Going downtown to meet some friends, I decided to walk
the three miles, thinking maybe I'd have some thoughts,
perhaps induce an epiphany. I'm not sure why but I took
just about the ugliest route imaginable, south from
Fremont along Highway 99. It started out promising
enough on Aurora Bridge, where I paused often in the
sun to photograph the fresh green of spring trees, various
shades arranged in planes, dark and pale. Yawn. The bridge
has been recently outfitted with emergency suicide hotline
telephones. It's a popular jumping off point but I never get the
urge. Some people I know don't like high places because they
feel a certain tug to take that one small step that ends far below.
I guess I can relate: the first time I held a handgun (in Texas, of
course), I fought the impulse to point it at myself. I wasn't feeling
self-destructive; it was just something the gun seemed to want to do.
Technology dictates its use. In two miles of walking I encountered only
two other people, both going the opposite direction. What I did see were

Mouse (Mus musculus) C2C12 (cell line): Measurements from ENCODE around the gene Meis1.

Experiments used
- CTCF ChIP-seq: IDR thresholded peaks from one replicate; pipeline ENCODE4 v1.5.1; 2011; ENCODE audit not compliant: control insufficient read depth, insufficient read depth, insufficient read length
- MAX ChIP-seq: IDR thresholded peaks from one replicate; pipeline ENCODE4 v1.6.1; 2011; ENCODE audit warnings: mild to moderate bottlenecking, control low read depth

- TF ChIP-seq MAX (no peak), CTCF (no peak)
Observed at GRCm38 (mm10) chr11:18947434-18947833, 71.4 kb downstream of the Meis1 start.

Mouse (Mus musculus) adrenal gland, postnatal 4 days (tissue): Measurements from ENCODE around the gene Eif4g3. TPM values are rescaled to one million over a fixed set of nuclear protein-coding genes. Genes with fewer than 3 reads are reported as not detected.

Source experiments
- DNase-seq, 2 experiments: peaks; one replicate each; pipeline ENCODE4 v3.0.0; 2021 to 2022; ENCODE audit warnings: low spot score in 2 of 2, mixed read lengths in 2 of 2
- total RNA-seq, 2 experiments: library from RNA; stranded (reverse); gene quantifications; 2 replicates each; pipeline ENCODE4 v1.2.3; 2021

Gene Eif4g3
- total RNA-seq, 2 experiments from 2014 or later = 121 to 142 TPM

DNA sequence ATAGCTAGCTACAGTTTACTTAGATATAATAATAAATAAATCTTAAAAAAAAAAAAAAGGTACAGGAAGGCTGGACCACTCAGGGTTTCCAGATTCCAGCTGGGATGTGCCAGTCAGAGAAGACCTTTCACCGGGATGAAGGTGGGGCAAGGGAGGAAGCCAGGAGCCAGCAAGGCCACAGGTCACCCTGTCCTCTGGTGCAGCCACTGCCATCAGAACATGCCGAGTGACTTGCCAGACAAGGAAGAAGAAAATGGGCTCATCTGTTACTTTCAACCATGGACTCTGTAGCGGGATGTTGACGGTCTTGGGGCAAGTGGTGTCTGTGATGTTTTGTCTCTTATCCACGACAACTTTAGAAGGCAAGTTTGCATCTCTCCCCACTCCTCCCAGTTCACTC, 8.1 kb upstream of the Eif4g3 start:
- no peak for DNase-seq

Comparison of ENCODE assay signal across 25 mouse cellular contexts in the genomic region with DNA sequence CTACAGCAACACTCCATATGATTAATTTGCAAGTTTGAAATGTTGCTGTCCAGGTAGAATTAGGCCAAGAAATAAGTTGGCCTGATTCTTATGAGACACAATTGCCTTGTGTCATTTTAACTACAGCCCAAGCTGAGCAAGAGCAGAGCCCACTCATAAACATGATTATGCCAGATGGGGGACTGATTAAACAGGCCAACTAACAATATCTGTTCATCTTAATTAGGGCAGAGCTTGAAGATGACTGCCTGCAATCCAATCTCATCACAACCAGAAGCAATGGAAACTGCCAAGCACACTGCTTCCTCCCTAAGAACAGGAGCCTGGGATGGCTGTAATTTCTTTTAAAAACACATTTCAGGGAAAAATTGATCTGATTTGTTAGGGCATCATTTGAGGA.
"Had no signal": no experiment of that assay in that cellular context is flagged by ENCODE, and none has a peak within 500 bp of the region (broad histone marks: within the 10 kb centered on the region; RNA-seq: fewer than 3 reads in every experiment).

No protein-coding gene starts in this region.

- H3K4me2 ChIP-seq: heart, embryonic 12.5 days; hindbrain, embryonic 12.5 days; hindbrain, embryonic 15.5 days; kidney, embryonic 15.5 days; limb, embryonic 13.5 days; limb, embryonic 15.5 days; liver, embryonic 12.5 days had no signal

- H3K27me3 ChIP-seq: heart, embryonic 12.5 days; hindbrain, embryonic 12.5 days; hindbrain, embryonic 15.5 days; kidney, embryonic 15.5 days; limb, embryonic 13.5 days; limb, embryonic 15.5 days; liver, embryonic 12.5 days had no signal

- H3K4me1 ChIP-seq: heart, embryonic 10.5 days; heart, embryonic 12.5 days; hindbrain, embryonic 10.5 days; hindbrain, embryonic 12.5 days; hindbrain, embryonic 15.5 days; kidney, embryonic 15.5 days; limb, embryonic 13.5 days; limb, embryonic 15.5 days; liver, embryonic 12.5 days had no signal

lot of crappy new condos, large and flimsy with too-small windows. There
no signs of life, no people on balconies, none leaning out of windows. I
cast my eyes
down, always on the lookout for treasure, but saw only litter, lots of it.
Where was the
epiphany? Maybe the epiphany is there are no epiphanies. Not for me. I coughed
hacked. The air in the wake of relentless traffic was very bad. Were there
those cars? I didn't see a single face. Maybe I wasn't looking very hard.
In Belltown, the
people were out and about, carrying shopping bags, sitting at tables and
bars, hiding behind
their one-sided cel phone conversations. I felt like I was snorkeling, kind
of floating above it,
looking down. I'd stopped taking pictures, finally. Instead of arriving at
an epiphany, I seemed
to walk myself into no-thought. By the time I got to where I was going it
was time to move on....